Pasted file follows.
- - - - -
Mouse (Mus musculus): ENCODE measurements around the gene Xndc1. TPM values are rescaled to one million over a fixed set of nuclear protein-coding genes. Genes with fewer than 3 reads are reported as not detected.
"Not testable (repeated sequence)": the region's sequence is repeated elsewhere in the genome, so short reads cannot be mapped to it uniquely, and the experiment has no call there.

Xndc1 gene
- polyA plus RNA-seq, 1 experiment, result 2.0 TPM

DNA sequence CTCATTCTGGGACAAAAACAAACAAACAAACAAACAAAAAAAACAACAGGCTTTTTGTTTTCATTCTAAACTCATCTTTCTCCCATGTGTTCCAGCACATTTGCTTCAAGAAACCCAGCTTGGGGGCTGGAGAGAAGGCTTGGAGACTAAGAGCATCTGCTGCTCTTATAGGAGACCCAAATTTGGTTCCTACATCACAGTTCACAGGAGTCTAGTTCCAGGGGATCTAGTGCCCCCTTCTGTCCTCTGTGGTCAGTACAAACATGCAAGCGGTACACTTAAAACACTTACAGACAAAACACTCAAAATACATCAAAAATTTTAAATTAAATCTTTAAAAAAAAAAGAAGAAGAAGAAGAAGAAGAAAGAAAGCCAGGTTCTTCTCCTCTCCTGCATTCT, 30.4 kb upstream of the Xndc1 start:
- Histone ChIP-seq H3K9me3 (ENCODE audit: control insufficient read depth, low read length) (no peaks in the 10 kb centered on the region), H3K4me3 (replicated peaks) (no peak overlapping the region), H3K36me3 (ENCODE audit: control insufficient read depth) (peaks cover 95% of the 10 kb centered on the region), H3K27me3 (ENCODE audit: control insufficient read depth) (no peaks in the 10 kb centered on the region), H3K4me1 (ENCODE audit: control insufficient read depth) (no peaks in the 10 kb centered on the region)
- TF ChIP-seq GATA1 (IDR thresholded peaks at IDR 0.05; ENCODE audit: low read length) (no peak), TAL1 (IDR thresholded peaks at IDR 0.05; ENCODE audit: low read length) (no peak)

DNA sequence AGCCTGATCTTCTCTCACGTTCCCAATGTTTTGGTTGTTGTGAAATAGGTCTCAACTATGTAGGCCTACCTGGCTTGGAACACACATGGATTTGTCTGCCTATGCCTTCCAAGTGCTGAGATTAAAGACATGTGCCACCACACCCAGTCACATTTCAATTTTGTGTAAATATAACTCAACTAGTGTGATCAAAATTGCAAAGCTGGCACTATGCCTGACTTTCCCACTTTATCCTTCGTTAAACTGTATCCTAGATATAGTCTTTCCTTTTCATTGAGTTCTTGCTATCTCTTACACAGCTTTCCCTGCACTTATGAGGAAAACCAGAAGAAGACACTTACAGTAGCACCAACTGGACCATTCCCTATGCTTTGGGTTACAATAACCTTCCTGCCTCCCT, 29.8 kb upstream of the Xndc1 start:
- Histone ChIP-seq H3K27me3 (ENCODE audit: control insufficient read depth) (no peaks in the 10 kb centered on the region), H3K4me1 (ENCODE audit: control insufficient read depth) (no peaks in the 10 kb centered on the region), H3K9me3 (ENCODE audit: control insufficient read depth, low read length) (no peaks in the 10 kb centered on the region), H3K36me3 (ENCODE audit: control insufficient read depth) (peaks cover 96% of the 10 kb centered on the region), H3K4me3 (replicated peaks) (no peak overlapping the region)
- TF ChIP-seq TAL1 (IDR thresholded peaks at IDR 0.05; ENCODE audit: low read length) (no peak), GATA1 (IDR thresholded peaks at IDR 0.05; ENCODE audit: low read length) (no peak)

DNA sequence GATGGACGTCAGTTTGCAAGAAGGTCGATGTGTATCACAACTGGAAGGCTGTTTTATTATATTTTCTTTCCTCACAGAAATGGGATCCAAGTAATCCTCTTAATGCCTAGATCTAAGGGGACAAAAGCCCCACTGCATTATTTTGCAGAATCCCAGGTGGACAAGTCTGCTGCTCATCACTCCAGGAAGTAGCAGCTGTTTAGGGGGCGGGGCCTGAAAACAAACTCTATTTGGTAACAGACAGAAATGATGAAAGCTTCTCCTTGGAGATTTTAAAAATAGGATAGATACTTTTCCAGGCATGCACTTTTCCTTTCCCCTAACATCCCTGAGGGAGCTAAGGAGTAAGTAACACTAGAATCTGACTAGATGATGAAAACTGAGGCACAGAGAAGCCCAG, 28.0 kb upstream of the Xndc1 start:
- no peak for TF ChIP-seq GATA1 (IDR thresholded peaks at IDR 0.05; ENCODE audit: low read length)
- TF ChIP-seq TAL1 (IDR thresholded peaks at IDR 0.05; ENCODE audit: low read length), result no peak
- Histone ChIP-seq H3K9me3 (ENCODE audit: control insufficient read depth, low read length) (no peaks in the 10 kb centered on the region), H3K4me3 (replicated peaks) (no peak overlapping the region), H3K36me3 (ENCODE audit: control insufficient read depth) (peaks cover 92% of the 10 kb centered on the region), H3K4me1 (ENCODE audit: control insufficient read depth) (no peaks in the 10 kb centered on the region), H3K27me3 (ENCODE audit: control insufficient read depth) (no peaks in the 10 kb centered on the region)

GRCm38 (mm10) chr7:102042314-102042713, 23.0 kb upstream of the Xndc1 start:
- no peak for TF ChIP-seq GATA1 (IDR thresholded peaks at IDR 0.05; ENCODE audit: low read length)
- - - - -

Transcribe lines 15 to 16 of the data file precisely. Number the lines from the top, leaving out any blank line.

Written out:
GRCm38 (mm10) chr7:102042314-102042713, 23.0 kb upstream of the Xndc1 start:
- no peak for TF ChIP-seq GATA1 (IDR thresholded peaks at IDR 0.05; ENCODE audit: low read length)